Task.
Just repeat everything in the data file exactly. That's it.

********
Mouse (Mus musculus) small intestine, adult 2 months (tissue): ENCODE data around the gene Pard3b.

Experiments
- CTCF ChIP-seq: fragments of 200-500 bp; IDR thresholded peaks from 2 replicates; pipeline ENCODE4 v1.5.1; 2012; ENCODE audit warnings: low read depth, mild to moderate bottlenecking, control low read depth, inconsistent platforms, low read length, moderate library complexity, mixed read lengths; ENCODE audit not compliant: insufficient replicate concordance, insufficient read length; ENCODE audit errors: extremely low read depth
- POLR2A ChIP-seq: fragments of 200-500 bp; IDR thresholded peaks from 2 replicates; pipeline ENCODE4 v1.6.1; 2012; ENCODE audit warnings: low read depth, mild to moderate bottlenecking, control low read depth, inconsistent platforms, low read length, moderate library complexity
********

Mouse (Mus musculus) small intestine, adult 2 months (tissue): ENCODE data around the gene Pard3b.

Experiments
- CTCF ChIP-seq: fragments of 200-500 bp; IDR thresholded peaks from 2 replicates; pipeline ENCODE4 v1.5.1; 2012; ENCODE audit warnings: low read depth, mild to moderate bottlenecking, control low read depth, inconsistent platforms, low read length, moderate library complexity, mixed read lengths; ENCODE audit not compliant: insufficient replicate concordance, insufficient read length; ENCODE audit errors: extremely low read depth
- POLR2A ChIP-seq: fragments of 200-500 bp; IDR thresholded peaks from 2 replicates; pipeline ENCODE4 v1.6.1; 2012; ENCODE audit warnings: low read depth, mild to moderate bottlenecking, control low read depth, inconsistent platforms, low read length, moderate library complexity